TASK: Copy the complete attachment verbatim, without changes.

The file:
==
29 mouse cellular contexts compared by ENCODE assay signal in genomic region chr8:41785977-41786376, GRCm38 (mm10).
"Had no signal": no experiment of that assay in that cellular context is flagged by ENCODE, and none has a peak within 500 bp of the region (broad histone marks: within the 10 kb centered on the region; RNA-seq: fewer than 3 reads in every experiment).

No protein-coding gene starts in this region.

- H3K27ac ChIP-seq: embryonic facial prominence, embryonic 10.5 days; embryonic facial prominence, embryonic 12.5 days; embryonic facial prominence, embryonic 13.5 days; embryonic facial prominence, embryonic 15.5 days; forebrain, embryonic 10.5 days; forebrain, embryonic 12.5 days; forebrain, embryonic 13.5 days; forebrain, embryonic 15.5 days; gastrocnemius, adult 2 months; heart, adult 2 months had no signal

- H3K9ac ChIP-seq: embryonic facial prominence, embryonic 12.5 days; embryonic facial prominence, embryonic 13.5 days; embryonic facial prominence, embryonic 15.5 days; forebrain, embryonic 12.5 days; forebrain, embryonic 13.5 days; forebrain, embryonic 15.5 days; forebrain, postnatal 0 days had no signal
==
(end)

29 mouse cellular contexts compared by ENCODE assay signal in genomic region chr8:41785977-41786376, GRCm38 (mm10).
"Had no signal": no experiment of that assay in that cellular context is flagged by ENCODE, and none has a peak within 500 bp of the region (broad histone marks: within the 10 kb centered on the region; RNA-seq: fewer than 3 reads in every experiment).

No protein-coding gene starts in this region.

- H3K27ac ChIP-seq: embryonic facial prominence, embryonic 10.5 days; embryonic facial prominence, embryonic 12.5 days; embryonic facial prominence, embryonic 13.5 days; embryonic facial prominence, embryonic 15.5 days; forebrain, embryonic 10.5 days; forebrain, embryonic 12.5 days; forebrain, embryonic 13.5 days; forebrain, embryonic 15.5 days; gastrocnemius, adult 2 months; heart, adult 2 months had no signal

- H3K9ac ChIP-seq: embryonic facial prominence, embryonic 12.5 days; embryonic facial prominence, embryonic 13.5 days; embryonic facial prominence, embryonic 15.5 days; forebrain, embryonic 12.5 days; forebrain, embryonic 13.5 days; forebrain, embryonic 15.5 days; forebrain, postnatal 0 days had no signal